1. In the preceding examples, O has a reversion if the life estate terminates before the death of A by forfeiture or merger. Or A & B could die simultaneously.
                2. However unrealistic, in classifying future interests on an exam, you must assume that the life estate can terminate before the death of the life tenant by forfeiture, merger, or simultaneous death of the grantees.
              5. Preference for vested remainders
                1. If the instrument is ambiguous, the law favors a vested construction rather than a contingent one.
                  1. Example: “to A for life, and at his death to A’s children, the child or children of any deceased child to receive his or their deceased parent’s share.” A’s children take a vested remainder subject to condition subsequent at birth. Each child’s interest is subject to being divested by their own children if he dies before A.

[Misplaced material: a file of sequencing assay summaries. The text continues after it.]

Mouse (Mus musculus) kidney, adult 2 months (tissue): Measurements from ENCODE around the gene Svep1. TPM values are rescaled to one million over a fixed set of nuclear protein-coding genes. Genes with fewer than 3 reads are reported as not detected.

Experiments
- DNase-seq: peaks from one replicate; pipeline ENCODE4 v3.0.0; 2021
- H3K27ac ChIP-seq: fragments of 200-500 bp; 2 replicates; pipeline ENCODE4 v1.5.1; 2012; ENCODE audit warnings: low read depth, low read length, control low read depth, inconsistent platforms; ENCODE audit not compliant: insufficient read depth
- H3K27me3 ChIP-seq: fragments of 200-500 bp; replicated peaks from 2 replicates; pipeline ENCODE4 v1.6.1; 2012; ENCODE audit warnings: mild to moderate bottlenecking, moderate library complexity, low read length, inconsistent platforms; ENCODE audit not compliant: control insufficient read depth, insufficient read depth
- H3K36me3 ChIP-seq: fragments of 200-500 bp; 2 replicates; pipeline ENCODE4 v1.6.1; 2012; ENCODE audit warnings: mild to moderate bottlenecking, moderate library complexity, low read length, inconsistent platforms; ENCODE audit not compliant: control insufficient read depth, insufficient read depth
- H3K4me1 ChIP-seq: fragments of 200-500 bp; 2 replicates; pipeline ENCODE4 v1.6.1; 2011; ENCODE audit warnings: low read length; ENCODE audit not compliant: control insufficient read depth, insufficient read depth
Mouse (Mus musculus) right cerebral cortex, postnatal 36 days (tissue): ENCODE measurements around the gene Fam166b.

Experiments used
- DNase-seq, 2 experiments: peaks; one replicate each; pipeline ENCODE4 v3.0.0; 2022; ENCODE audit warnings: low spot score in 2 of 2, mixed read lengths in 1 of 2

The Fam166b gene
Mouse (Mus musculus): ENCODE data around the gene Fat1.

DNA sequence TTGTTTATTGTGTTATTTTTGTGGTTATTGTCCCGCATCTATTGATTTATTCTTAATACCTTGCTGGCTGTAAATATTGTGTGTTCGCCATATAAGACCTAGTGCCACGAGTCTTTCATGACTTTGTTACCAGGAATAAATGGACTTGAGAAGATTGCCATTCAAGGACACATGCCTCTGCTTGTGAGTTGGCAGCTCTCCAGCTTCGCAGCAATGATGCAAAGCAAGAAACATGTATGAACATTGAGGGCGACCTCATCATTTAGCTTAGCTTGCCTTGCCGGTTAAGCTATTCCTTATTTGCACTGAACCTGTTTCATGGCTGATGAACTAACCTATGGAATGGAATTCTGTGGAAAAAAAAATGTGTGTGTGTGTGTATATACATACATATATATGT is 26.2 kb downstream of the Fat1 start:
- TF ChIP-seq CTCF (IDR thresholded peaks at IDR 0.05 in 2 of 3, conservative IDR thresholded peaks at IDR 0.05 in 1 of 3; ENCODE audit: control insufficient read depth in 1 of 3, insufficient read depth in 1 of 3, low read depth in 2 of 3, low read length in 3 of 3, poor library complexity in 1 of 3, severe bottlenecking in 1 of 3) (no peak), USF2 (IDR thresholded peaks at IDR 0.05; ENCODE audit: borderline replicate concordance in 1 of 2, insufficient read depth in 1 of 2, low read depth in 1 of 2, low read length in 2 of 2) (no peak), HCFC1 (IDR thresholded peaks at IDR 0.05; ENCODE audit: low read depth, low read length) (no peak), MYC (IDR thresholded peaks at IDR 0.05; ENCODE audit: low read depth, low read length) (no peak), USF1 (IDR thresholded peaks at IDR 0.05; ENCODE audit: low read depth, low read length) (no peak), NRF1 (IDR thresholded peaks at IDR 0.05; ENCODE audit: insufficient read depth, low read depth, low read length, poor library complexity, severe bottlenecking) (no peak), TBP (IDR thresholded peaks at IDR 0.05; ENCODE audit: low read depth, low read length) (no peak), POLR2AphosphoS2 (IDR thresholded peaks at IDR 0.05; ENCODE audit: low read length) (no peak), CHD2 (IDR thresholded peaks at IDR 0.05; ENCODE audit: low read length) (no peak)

2. In the above example, the condition subsequent does not operate to divest a child of A who dies before A without children. If A had two kids, B and C, and C had a kid D, and B and C both died before A, B’s share would go as devised under his will or to his heirs, but C’s share would be divested to D.
                2. The law favors early vesting. Thus, the preference is for vested remainders subject to divestment rather than contingent remainders or executory interests.
            2. Alienability
              1. Vested remainders have always been alienable. Under the common law, contingent remainders were not alienable inter vivos at common law, except in equity for a valuable consideration, by operation of the doctrine of estoppel, or where released to the owner of the possessory interest.